And yes, I’m going to deal with the one post that I’ve been writing in my mind for several months now. It’s blocked me a bit because I want it to be appropriate. But now I have a date to publish it in mind. A deadline (which is an interesting turn of phrase since the post is about a person who is no longer living).

You can take the girl out of advertising, but you can’t take the advertising out of the girl.

Today’s gratuitous dog photo (because George photobombing his own photo isn’t epic enough):

Meet Murphy. He was our foster dog for 3 weeks. You'll love the post I'll be writing about him (hint: it has a happy ending). Photo by Bruce

Meet Murphy. He was our foster dog for 3 weeks. You’ll love the post I’ll be writing about him (hint: it has a happy ending). Photo by Bruce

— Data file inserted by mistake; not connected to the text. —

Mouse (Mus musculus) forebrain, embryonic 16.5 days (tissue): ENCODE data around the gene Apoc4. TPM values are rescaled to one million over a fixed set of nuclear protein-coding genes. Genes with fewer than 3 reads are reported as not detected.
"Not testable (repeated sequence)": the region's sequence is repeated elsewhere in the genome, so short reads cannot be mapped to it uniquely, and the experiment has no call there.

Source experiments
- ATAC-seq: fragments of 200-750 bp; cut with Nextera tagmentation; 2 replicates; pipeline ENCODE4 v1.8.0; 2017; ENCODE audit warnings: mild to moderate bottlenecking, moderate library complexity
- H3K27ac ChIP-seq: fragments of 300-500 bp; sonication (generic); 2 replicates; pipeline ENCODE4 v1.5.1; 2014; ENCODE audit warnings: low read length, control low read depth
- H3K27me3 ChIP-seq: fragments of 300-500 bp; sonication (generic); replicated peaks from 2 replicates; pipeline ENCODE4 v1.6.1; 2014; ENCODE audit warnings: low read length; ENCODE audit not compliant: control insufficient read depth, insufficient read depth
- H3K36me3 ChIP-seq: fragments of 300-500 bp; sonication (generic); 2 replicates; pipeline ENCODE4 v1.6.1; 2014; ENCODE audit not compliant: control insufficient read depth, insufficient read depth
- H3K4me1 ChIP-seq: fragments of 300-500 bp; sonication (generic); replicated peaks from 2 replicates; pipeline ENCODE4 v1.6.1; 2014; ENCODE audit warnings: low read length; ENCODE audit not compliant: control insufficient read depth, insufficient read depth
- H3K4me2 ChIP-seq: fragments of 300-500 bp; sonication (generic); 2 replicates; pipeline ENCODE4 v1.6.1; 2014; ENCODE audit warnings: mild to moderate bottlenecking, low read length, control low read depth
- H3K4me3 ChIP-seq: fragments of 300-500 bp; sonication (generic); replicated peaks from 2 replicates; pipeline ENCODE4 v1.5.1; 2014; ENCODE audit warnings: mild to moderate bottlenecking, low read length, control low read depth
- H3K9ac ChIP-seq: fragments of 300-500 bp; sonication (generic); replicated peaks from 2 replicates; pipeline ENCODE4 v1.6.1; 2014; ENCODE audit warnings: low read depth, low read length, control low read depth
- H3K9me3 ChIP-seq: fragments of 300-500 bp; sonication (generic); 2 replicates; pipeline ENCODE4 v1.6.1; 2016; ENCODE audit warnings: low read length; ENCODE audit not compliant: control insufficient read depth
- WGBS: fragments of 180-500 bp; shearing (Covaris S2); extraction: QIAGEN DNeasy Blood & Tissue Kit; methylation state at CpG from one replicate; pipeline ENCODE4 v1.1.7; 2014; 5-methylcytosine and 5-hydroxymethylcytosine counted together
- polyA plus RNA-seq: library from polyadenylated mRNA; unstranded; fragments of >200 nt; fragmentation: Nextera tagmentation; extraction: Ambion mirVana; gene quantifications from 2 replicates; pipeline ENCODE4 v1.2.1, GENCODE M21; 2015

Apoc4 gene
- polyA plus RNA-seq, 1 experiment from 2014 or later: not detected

And a new seasonal feature — today’s gratuitous garden photo:

 

French Breakfast radishes! Yield is now up to 66 with more still on the way

French Breakfast radishes! Yield is now up to 66 with more still on the way. The Mortroski Midcentury Urban Farm has been producing so much good stuff this spring. Anyone know if I have time to reseed and get another ton of radishes before it gets too hot?

 

So: 3-day Guinness celebration

Let Guinness eat cake -- it's his birthday!

Let Guinness eat cake — it’s his birthday!

(WARNING: this post is pretty much all gratuitous dog photos with a little bit of garden and DIY commentary thrown in just for good measure. If you’re not a fan of my dog discussions, you may want to skip this one. It’s been very canine-focused around here for the past week.)

St. Patrick’s Day is a rather big deal in North America, so it’s only fitting that we gave Guinness, a great big black lab, a day of massive celebration for his made-up birthday. Guinness was a stray so we don’t really know what he thinks of the name we gave him, but we know he’s appreciated the three days of celebration he’s had in 2014.